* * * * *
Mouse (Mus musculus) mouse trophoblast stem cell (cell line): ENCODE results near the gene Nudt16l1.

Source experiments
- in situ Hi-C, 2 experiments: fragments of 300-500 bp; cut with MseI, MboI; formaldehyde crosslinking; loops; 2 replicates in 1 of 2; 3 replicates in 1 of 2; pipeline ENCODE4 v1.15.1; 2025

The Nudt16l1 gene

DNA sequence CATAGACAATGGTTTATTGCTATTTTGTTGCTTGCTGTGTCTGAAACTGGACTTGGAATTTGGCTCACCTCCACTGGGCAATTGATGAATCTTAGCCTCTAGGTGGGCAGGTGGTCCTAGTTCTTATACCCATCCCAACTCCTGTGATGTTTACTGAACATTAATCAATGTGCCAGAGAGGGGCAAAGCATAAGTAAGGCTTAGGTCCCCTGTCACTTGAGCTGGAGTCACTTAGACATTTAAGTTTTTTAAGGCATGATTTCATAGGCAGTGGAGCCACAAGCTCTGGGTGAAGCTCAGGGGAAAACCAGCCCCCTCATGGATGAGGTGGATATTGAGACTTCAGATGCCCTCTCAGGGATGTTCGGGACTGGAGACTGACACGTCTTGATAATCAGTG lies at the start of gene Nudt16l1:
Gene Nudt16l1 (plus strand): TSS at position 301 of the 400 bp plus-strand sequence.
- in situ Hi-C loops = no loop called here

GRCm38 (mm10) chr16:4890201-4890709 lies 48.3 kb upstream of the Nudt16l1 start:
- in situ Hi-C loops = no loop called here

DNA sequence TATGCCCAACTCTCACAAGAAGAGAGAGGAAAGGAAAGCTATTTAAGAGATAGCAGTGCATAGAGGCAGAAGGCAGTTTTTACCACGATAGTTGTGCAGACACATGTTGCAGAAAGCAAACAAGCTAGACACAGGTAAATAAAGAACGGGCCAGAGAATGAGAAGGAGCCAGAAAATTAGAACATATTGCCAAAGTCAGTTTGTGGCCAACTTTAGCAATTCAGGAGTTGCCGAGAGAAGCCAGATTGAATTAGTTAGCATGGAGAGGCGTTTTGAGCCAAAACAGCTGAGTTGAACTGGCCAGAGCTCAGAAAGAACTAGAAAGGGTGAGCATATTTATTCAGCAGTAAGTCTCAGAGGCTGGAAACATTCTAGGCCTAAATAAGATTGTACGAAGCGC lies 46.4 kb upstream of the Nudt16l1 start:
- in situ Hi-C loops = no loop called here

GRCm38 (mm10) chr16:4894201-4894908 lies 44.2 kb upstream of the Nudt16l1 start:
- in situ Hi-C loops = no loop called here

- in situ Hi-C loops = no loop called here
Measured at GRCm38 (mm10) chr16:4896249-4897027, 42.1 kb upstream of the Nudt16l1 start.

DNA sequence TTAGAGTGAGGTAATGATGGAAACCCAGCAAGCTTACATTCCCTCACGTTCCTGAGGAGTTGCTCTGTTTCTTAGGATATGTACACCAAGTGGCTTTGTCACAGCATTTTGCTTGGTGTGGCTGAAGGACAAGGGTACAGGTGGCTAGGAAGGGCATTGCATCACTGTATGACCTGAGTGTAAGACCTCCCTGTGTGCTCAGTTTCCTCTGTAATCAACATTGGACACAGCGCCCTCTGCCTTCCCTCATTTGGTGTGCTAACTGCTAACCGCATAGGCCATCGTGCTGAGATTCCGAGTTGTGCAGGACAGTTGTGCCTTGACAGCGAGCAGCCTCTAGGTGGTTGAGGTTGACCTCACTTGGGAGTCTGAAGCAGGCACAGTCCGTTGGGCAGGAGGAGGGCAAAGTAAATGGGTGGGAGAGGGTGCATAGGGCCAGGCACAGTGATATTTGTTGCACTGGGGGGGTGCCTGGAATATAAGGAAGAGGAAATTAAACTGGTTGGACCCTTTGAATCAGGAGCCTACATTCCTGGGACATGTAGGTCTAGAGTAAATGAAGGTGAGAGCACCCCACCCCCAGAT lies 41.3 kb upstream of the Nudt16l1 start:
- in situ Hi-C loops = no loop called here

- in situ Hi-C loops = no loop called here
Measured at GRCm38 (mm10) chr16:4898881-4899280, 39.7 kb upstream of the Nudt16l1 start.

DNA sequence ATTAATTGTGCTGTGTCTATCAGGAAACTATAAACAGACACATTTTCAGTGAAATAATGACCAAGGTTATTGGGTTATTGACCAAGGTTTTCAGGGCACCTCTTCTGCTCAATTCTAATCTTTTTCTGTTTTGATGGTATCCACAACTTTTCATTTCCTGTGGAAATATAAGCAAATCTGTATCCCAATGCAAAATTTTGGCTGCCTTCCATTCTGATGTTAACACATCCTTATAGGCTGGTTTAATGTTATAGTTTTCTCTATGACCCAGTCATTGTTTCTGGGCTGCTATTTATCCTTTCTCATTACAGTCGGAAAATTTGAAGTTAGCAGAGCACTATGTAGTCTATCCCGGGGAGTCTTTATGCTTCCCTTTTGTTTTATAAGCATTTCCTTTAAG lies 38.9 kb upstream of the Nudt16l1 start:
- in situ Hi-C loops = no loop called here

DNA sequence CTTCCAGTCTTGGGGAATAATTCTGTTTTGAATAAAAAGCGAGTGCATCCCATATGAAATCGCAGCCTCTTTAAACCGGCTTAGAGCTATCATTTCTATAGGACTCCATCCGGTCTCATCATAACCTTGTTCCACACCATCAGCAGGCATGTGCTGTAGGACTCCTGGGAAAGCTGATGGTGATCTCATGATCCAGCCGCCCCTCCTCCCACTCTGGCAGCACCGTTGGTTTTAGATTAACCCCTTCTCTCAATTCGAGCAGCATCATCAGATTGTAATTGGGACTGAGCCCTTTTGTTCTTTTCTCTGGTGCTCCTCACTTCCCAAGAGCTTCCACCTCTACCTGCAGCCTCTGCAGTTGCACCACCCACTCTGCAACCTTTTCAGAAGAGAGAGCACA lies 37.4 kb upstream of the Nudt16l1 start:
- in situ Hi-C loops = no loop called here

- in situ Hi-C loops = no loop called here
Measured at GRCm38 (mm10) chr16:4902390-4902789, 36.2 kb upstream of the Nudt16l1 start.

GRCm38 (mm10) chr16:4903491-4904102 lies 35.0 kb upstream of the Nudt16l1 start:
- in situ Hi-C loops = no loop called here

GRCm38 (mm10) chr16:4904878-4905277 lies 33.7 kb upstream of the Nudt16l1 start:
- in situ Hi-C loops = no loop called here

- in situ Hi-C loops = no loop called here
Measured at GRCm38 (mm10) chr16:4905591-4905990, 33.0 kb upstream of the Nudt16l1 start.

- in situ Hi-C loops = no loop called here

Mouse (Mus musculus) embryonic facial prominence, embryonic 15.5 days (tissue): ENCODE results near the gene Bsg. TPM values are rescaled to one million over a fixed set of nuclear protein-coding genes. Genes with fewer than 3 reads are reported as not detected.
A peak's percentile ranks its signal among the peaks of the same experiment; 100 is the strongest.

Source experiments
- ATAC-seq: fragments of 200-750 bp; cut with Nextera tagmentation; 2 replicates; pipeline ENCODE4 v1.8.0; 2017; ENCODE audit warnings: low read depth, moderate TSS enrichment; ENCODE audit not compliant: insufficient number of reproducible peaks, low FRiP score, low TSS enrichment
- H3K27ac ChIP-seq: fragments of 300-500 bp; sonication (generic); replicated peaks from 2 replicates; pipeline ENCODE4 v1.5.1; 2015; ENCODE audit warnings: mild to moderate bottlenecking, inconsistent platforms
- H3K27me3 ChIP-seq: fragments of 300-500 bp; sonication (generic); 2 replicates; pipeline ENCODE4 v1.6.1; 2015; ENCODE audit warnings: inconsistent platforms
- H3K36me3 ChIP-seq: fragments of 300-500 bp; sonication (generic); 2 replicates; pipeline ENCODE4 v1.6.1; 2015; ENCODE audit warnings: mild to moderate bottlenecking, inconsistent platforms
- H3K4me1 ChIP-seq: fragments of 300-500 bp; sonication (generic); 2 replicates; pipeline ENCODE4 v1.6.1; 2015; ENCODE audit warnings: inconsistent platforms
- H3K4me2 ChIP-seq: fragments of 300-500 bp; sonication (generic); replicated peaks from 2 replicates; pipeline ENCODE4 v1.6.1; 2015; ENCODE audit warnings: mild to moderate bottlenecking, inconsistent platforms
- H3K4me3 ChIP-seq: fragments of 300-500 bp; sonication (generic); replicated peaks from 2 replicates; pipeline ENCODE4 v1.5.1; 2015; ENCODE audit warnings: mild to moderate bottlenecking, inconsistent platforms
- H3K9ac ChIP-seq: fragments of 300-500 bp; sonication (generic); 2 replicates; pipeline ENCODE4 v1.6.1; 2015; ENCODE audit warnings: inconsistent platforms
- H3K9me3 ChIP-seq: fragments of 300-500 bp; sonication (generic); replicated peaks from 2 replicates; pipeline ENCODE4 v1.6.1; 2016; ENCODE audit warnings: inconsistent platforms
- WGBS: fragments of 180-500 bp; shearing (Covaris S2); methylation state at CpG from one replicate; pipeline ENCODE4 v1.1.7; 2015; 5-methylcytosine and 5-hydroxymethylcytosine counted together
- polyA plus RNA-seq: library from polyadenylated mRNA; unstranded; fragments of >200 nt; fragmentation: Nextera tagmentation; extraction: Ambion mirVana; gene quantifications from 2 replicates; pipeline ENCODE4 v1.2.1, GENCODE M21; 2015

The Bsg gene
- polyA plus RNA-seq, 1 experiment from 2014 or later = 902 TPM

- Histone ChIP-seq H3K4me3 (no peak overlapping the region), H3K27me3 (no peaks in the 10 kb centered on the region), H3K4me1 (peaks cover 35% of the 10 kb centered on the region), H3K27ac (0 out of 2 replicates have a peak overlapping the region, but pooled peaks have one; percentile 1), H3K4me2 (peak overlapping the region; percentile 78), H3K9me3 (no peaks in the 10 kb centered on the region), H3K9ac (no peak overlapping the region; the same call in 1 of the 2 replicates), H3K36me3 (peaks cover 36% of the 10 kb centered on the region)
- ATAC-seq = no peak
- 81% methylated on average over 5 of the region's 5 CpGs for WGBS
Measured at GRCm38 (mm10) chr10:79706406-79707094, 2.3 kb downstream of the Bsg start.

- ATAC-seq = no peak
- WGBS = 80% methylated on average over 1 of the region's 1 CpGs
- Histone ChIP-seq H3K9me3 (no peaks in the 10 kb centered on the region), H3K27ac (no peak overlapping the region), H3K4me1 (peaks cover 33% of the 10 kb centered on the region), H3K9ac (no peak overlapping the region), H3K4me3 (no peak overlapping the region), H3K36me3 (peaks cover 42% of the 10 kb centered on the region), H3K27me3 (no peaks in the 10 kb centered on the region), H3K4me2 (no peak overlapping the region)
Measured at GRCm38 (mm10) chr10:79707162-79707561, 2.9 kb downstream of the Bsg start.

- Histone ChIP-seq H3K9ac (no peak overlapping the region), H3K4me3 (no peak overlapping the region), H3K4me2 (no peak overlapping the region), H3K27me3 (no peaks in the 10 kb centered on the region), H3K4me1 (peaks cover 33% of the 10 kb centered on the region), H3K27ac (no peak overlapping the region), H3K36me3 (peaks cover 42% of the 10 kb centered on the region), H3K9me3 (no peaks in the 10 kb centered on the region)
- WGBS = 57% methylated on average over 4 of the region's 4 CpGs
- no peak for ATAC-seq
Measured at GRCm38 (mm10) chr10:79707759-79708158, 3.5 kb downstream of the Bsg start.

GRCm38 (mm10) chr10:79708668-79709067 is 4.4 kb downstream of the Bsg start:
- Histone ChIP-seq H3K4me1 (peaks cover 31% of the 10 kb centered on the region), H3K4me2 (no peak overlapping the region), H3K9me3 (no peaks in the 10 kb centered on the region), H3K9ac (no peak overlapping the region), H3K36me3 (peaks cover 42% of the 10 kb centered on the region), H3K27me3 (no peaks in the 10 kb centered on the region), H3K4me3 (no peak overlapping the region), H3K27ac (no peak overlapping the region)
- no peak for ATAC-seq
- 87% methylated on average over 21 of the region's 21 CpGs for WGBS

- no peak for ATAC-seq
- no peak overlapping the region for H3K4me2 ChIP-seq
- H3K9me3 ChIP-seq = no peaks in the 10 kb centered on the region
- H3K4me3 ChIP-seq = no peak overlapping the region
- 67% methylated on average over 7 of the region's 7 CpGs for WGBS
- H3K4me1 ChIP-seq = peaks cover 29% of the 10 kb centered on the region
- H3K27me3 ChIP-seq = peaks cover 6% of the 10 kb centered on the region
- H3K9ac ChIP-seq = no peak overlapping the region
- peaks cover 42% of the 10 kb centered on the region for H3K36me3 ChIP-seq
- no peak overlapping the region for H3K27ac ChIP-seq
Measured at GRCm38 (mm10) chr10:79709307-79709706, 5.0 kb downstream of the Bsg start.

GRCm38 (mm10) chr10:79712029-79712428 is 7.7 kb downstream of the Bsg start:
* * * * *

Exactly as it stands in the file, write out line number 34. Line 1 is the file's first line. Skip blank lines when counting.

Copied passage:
A peak's percentile ranks its signal among the peaks of the same experiment; 100 is the strongest.